About Allen Daniel Candler
Allen Daniel Candler (November 4, 1834 – October 26, 1910) was a Georgia state legislator, U.S. Representative and the 56th Governor of Georgia.
Candler was born the eldest of twelve children to Daniel Gill Candler and Nancy Caroline Matthews in Auraria, Georgia, in Lumpkin County, a mountainous mining community. Candler attended country schools and then Mercer University in Macon, Georgia, graduating in 1859. Candler studied law briefly, and then taught school.
In May 1862, Candler enlisted as a private in the 34th Georgia Volunteer Infantry where he was immediately elected a first lieutenant by his comrades. Candler fought in some of the Civil War's most brutal battles: Vicksburg, Missionary Ridge, Resaca, Kennesaw Mountain, Atlanta, and Jonesboro. By war's end, he was serving as a colonel under General Joseph E. Johnston in the Army of Tennessee in North Carolina. He was wounded at Kennesaw and lost an eye in Jonesboro. At the end of the war, he quipped that he was more fortunate than many—he still had one wife, one baby, one dollar, and one eye.
After the war, Candler settled in Jonesboro, Georgia, then Gainesville, Georgia. He turned to farming, then politics; he was one of many conservative Democrats pushing to wrest control of the state back from the Reconstruction Republican state government, which was backed by the occupying Union Army. In 1872, he was elected Mayor of Gainesville. In 1873, he was elected to the Georgia House of Representatives, serving there until his election to the Georgia Senate in 1878, where he served just two years. During this time, Candler was also involved in manufacturing and was the president of a railroad.
In 1882, Candler was elected to the 48th Congress, serving in the U.S. House of Representatives from 1883 to 1891. In his third term, he was the chairman of the Committee on Education. Candler declined to run again in the 1890 election. Candler served as Secretary of State of Georgia from 1894 to 1898 before resigning to pursue the Governorship. Campaigning as the "one-eyed ploughboy from Pigeon Roost" he won with 70% of the vote against Populist candidate J. R. Hogan. Candler served two two-year terms as Governor from 1898 to 1902.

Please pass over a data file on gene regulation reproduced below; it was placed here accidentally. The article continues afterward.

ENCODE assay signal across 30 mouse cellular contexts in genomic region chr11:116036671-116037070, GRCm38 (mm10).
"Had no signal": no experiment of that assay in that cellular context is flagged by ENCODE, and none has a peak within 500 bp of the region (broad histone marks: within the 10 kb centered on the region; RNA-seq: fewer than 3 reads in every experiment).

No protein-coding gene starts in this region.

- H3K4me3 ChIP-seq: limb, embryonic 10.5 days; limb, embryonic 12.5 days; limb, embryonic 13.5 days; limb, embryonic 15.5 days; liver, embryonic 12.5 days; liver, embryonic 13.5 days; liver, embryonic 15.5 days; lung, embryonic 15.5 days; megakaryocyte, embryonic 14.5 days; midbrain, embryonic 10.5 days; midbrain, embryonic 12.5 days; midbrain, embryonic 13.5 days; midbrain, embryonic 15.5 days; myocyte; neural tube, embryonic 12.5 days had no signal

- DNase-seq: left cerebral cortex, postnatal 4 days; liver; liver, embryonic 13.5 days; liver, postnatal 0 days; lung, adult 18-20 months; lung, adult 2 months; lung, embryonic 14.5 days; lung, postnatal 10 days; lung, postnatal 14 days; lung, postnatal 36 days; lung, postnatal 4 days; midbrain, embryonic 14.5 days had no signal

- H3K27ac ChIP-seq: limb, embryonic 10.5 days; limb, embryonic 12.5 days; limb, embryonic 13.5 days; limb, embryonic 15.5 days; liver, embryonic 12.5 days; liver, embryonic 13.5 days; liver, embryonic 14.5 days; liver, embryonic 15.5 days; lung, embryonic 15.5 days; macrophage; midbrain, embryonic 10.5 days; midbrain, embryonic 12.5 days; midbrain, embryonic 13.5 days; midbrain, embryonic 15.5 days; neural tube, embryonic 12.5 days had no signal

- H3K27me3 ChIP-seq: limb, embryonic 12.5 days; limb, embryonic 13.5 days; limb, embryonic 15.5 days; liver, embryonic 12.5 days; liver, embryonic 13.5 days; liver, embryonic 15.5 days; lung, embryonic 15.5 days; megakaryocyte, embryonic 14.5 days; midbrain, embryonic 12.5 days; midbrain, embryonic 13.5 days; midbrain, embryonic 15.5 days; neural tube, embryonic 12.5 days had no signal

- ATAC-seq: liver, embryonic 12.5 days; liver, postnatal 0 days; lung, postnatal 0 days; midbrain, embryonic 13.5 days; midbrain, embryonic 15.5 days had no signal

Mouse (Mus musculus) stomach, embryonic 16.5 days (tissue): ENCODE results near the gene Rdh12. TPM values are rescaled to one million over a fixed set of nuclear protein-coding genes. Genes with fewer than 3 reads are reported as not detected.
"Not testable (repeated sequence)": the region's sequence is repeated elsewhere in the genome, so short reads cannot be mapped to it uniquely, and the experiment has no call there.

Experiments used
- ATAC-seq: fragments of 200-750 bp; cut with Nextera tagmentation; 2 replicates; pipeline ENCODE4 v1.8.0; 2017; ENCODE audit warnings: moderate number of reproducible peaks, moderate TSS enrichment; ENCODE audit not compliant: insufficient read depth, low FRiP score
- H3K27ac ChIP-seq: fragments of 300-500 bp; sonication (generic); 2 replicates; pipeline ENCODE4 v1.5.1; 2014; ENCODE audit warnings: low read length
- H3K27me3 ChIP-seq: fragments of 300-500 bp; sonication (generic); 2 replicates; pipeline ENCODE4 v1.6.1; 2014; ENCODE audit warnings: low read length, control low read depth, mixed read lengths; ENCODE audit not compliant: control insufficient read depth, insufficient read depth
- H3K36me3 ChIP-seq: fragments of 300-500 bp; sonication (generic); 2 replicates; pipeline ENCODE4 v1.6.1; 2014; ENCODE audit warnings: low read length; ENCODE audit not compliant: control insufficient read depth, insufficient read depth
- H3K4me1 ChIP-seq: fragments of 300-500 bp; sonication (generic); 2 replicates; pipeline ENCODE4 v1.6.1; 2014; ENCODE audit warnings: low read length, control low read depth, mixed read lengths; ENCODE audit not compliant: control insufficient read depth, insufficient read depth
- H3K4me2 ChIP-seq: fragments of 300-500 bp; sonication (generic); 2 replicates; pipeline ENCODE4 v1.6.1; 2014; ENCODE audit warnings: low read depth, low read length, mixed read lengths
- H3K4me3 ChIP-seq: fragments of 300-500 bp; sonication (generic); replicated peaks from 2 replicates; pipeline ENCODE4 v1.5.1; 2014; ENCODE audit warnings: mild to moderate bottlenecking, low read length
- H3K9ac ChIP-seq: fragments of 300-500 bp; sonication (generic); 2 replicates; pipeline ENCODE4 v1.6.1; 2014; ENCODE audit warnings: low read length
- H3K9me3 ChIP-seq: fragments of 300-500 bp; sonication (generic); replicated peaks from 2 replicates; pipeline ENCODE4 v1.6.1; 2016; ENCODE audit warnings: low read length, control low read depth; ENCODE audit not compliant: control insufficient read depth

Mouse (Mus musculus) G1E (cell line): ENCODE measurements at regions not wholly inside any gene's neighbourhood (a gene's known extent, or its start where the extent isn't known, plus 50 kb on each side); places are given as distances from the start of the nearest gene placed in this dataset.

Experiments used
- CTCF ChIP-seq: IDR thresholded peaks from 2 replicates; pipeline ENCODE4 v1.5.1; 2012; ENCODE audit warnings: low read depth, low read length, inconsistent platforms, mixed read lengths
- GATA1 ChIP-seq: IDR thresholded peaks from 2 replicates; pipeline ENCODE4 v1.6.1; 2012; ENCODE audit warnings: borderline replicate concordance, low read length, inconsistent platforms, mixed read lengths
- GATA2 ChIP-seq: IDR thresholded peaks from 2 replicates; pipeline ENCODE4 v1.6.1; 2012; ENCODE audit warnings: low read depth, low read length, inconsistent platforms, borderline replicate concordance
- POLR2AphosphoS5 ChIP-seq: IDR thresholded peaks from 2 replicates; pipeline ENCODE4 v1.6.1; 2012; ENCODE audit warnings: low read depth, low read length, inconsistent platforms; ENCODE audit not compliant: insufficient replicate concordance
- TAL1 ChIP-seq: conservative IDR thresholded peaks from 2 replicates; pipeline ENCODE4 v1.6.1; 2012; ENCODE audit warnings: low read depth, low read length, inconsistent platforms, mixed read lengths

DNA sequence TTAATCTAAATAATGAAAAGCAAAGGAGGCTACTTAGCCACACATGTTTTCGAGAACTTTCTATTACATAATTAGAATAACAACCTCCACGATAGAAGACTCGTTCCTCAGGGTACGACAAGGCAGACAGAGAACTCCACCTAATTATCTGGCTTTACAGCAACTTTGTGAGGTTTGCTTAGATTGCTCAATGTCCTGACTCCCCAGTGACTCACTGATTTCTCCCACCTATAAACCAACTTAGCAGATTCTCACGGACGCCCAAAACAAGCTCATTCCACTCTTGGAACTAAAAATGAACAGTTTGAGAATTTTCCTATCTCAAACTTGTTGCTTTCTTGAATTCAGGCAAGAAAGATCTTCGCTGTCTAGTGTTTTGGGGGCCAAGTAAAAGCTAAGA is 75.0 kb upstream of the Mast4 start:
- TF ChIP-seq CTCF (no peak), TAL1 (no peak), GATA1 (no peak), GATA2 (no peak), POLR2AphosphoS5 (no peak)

Candler was known as a conservative governor. While he established pensions for Confederate widows, he otherwise cut back both taxes and government expenditures. Candler pushed for the establishment of a whites-only Democratic primary based on the legal notion that the Democratic Party was a private organization and therefore not subject to the Fifteenth Constitutional Amendment giving all Americans the right to vote, regardless of race. Since the Democratic Party had a monopoly on power in Southern states, the real selection of officeholders in Georgia occurred during the Democratic primary to select Democratic candidates for the fall general election. Democrats consistently won all of these offices from the end of Reconstruction in 1871 until the 1970s.
Candler's tenure as governor coincided with some of the most violent lynchings in Georgia's history. Although he publicly denounced mob violence, at the same time he blamed the victims of these incidents on black criminality and the increasing annoyance among whites of blacks demanding equal treatment. In an incident which culminated with the notorious lynching of Sam Hose in 1899, he berated the "better class" of blacks for not aiding authorities in his apprehension. These views were prominently printed in the Atlanta newspapers alongside those of the editors which urged the mobs on. Candler did ask the courts for speedier trials to head-off mob violence, and even admonished white women for not curtailing this blood-thirsty tendency in their men.
After leaving the Governor's office, Candler served as the State's first compiler of records until his death in 1910 in Atlanta, Georgia.
Candler County, Georgia, was named in 1914 for Candler in appreciation for his passion and diligence in compiling and editing nearly thirty volumes of the State's historical records from the Colonial, Revolutionary and Confederate periods.